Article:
[This review was originally posted as part of our 2012 Sundance Film Festival coverage. It has been reposted to coincide with the wider theatrical release of the film.]
Out of Hollywood and back to Brooklyn, Red Hook Summer is the type of Spike Lee film fans have been waiting for. Well, at least in theory. As per usual, Spike’s directorial style is all over the place, full of energy, and so out there that he often leaves the audience behind. The biggest problem with this ambitious, self-funded production is that it’s a not very good story about a not very good character.
Red Hook Summer
Director: Spike Lee
Release Date: August 10, 2012 (limited)
Red Hook Summer doesn’t make a strong first impression. Overbearing gospel music blasts over character dialogue (a problem as persistent as it is amateurish in the film), as we are introduced to Flik, a 13-year-old who views life through the lens of his iPad 2. We later learn that he is an aspiring documentarian which helps make this character trait appear as something more than quirky bullshit.
Flik’s mother leaves him in the ghetto of Red Hook, Brooklyn for the summer to live with his grandfather, because she doesn’t want him playing around their nice, safe Atlanta suburb. If you are thinking, “This makes no sense” then you should stop watching the film because the plot doesn’t become any more logical. The world of Red Hook Summer reminds me of old Nick Jr. programming. Despite taking place in a neighborhood filled with gang activity, everyone is a friendly, exuberant character that acts as if they were performing on a stage rather than occupying any kind of reality.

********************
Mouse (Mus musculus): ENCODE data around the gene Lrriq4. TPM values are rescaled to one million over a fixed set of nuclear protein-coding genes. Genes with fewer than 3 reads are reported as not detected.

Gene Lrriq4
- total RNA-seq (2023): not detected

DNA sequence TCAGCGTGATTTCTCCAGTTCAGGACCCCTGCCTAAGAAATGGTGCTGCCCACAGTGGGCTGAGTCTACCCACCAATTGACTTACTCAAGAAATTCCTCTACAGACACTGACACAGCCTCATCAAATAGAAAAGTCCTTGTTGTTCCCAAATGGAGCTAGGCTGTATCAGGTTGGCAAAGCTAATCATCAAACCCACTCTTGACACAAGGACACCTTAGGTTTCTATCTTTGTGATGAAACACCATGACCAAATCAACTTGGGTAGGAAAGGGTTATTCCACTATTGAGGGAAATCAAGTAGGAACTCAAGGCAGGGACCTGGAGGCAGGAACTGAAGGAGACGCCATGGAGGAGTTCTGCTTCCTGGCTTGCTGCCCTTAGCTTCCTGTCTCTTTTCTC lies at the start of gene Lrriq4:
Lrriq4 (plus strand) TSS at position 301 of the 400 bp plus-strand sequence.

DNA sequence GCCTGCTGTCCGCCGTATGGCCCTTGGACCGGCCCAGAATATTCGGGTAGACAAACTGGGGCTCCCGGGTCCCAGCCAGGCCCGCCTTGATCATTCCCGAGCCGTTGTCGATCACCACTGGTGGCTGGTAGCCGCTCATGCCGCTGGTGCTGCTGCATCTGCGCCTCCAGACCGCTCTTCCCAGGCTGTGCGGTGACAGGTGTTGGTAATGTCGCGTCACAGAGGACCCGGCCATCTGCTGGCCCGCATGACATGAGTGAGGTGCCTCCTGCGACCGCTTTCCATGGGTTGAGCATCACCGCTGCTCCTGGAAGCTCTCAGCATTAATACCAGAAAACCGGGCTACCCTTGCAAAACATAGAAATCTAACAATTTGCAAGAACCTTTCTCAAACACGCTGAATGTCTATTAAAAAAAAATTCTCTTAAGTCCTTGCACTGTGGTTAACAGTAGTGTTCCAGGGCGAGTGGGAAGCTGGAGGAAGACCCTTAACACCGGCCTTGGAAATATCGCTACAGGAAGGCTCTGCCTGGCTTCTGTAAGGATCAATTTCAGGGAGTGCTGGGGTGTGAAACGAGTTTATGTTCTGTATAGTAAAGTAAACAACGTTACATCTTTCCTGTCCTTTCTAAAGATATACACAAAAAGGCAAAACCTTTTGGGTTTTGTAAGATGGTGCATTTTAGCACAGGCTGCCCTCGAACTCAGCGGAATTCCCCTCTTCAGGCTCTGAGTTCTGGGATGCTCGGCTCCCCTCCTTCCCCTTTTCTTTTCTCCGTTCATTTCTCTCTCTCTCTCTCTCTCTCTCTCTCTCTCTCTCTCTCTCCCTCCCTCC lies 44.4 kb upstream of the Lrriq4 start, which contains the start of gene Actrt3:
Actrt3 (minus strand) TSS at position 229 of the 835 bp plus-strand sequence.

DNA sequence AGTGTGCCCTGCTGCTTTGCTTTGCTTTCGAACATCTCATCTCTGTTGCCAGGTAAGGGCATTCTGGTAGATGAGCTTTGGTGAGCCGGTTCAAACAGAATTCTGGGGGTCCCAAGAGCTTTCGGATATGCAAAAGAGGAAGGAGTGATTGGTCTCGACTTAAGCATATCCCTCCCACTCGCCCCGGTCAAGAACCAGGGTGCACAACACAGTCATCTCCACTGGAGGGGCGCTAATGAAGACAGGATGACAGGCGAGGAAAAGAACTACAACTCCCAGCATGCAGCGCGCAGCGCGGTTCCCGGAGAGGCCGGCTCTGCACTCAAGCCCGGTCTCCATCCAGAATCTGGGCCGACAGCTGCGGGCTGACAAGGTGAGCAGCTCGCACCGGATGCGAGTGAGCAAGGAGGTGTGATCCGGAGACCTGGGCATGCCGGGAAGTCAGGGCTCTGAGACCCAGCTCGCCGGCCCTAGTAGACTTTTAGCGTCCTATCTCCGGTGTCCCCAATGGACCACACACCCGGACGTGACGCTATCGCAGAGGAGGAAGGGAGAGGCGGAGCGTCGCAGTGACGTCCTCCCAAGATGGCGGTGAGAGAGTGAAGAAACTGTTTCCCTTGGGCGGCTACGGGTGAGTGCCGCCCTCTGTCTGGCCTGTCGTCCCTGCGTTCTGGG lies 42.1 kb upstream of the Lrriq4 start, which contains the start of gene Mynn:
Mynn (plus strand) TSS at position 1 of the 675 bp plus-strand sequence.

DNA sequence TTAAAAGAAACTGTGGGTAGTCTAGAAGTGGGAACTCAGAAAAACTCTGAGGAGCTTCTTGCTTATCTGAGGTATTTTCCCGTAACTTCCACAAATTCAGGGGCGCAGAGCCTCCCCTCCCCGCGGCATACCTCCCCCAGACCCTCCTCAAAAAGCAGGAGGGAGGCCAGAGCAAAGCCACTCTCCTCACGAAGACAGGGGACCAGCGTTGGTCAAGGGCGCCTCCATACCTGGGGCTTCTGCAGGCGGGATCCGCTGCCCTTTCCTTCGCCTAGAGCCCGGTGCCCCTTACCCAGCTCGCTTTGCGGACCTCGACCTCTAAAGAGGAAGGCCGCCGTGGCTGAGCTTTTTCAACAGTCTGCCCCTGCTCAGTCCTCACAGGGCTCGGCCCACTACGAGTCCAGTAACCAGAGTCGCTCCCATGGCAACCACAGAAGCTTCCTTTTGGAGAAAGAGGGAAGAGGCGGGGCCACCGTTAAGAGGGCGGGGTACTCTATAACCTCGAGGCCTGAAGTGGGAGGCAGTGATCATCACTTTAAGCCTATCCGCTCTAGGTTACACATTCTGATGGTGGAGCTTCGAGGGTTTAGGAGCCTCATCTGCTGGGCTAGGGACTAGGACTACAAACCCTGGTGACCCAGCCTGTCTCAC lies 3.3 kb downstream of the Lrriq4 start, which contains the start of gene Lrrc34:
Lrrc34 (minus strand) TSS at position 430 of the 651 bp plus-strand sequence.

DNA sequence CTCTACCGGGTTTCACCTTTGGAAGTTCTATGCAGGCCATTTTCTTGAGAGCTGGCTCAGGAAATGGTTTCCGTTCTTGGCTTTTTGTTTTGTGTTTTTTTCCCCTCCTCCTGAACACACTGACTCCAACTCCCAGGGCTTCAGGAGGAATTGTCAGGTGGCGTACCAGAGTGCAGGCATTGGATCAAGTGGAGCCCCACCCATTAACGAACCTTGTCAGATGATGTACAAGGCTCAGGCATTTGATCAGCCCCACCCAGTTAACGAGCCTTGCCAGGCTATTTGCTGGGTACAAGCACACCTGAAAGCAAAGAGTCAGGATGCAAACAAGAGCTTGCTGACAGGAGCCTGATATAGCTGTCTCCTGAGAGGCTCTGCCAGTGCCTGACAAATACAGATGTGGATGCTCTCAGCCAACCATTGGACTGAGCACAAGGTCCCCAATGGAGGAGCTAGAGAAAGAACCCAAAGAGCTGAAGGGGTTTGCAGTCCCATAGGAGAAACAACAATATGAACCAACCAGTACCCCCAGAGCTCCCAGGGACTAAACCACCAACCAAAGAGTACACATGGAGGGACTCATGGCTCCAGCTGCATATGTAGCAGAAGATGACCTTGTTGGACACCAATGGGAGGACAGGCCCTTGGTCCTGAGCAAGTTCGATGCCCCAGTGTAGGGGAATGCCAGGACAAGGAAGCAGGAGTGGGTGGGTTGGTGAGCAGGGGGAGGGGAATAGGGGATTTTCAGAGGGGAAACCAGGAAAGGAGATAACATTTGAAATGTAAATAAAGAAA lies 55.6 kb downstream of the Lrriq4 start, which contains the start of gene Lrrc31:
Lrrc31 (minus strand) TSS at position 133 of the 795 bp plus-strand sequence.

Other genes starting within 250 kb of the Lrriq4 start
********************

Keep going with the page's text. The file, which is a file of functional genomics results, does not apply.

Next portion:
I like to think this is a directorial decision, as the performances are so over the top and strange that it’s hard to believe otherwise. The two main child actors deliver their lines as if they are reading a teleprompter, while Thomas Jefferson Byrd plays an alcoholic groundskeeper that wouldn’t be out of place in Bamboozled. There is an energy and spirit to the performances that makes these odd qualities easy to excuse, but they don’t mix well with Clarke Peter’s (The Wire, Treme) performance as Flik’s grandfather and Red Hook preacher Enoch.
Red Hook Summer is like Crooklyn flipped on it’s head: instead of being forced into a simpler life in the suburbs, Flik is made to give up his junk food and electronic toys in the city. Enoch believes these things go against his faith, which is all that matters to Enoch. Not a single minute with Enoch on screen goes by without him shouting about Jesus, the devil, or God. It’s a powerful performance, but the redundancy and length of the script holds him back from excellence.
The plot of Red Hook Summer is contrived and derivative of past Spike films, until we arrive at the jarring, polarizing final act that comes out of nowhere. It’s a sort of odd third act that invalidates the majority of what came before it. It’s impressive Spike is able to pull of such a tonal shift, but it just makes us care even less about characters we didn’t care much for to begin with.
It’s nice to see Spike Lee back in full-effect, bold and uncompromising. I can appreciate the film’s energy and ambition, but the lame characters and muddled plot keep this one from being a true return to form. Not even a cameo from Do the Right Thing‘s Mookie can save Red Hook Summer‘s downward spiral to the bottom of Spike’s filmography.